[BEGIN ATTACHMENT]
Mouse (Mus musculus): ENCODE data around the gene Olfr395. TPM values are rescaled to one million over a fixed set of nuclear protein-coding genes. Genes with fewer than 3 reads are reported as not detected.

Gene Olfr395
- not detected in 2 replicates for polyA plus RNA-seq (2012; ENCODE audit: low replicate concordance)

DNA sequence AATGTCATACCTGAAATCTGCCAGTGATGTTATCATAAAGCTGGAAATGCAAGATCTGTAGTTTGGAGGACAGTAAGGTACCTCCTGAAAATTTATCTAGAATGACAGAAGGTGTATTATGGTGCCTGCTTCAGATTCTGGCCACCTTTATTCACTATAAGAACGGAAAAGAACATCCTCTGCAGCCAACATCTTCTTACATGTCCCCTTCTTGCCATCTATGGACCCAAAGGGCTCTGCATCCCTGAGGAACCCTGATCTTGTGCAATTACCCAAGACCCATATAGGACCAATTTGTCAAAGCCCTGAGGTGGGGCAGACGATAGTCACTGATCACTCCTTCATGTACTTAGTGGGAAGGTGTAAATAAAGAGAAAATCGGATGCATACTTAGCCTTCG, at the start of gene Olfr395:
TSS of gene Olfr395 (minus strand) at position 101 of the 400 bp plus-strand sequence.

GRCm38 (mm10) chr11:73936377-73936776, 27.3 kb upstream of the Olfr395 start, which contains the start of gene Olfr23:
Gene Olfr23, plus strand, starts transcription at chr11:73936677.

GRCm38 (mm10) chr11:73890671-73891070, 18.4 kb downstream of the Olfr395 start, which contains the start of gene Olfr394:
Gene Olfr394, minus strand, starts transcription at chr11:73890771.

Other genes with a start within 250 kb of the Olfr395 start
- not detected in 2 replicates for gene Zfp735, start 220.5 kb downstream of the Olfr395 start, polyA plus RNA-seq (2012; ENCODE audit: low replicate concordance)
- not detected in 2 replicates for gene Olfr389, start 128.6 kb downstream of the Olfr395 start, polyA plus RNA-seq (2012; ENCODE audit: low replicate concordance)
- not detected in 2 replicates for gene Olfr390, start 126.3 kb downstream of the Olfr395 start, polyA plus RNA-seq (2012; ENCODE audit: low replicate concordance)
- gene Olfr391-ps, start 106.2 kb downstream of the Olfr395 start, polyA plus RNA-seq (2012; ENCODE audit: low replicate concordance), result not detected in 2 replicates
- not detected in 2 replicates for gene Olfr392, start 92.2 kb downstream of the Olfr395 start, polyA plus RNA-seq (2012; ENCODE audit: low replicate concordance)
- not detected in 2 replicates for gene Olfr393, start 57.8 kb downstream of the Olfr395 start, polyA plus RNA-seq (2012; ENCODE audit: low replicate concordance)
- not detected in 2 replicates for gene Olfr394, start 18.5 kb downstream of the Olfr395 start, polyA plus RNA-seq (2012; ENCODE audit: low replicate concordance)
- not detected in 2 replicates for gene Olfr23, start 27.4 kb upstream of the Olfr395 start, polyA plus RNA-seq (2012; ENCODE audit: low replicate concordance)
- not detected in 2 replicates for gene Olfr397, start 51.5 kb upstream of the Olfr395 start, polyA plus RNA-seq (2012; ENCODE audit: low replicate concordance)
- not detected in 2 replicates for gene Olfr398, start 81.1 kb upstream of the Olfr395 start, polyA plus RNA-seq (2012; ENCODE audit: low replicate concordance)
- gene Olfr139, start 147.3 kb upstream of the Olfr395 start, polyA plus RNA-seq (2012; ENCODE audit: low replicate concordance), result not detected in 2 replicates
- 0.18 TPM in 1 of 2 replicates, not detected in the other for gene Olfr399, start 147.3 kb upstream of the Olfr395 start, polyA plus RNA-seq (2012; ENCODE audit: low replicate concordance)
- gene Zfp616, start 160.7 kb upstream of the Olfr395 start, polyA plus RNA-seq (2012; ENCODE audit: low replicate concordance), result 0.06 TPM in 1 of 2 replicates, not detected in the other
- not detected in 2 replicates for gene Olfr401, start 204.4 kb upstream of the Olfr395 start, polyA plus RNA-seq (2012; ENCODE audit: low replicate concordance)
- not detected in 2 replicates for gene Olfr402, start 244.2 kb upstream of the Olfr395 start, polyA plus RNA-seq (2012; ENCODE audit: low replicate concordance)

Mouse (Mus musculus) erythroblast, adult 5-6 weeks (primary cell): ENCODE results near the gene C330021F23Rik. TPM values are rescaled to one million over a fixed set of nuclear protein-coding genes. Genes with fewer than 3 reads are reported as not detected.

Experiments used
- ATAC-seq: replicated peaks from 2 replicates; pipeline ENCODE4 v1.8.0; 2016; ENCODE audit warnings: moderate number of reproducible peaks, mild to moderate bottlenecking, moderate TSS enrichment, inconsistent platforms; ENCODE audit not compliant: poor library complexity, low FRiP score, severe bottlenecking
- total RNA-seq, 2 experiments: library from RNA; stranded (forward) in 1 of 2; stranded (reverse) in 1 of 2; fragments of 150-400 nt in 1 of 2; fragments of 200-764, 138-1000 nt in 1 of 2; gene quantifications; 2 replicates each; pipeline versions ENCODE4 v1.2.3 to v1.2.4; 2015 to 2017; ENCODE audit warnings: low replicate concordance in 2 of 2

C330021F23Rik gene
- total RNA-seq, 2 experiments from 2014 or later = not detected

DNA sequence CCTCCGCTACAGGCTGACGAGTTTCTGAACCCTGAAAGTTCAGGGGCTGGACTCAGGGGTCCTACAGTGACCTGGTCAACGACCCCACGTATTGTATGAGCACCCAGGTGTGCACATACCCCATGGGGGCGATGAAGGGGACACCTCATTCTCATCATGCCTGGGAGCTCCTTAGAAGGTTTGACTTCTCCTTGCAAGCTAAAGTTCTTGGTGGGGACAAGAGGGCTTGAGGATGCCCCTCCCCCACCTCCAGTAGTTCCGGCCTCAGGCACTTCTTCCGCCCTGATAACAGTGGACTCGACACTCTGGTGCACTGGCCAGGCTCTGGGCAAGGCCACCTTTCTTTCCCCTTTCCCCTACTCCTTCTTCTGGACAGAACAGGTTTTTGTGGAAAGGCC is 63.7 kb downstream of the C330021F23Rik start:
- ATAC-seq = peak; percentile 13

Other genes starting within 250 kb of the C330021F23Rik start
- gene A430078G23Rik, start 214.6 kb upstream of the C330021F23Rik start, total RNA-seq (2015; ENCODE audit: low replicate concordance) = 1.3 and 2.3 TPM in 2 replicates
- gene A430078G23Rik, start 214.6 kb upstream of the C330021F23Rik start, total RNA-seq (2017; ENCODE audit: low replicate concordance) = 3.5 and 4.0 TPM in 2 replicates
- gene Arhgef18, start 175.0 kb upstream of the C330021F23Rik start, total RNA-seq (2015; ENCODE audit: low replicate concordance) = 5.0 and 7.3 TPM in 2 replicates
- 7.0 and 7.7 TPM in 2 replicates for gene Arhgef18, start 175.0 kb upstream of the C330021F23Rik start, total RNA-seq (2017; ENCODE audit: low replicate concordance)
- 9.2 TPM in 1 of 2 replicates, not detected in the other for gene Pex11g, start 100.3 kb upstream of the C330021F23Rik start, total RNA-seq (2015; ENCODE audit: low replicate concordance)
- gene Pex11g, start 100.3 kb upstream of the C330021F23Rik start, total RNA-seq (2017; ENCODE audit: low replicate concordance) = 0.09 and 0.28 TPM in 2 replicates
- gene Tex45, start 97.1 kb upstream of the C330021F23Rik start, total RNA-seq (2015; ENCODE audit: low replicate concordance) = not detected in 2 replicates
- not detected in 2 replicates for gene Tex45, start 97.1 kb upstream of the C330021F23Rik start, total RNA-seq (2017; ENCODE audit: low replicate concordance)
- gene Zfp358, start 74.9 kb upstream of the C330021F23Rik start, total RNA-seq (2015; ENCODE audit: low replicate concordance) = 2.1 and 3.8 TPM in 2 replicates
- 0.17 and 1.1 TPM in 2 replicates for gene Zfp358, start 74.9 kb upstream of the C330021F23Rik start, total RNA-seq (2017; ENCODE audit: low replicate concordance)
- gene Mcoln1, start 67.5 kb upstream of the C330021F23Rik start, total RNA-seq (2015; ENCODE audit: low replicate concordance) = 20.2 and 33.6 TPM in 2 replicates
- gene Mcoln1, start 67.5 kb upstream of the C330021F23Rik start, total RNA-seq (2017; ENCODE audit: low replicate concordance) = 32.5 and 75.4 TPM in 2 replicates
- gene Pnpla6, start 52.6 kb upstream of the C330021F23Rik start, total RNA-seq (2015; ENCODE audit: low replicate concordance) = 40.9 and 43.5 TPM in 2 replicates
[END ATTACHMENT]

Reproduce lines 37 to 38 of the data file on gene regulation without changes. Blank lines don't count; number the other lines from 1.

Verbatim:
- gene Arhgef18, start 175.0 kb upstream of the C330021F23Rik start, total RNA-seq (2015; ENCODE audit: low replicate concordance) = 5.0 and 7.3 TPM in 2 replicates
- 7.0 and 7.7 TPM in 2 replicates for gene Arhgef18, start 175.0 kb upstream of the C330021F23Rik start, total RNA-seq (2017; ENCODE audit: low replicate concordance)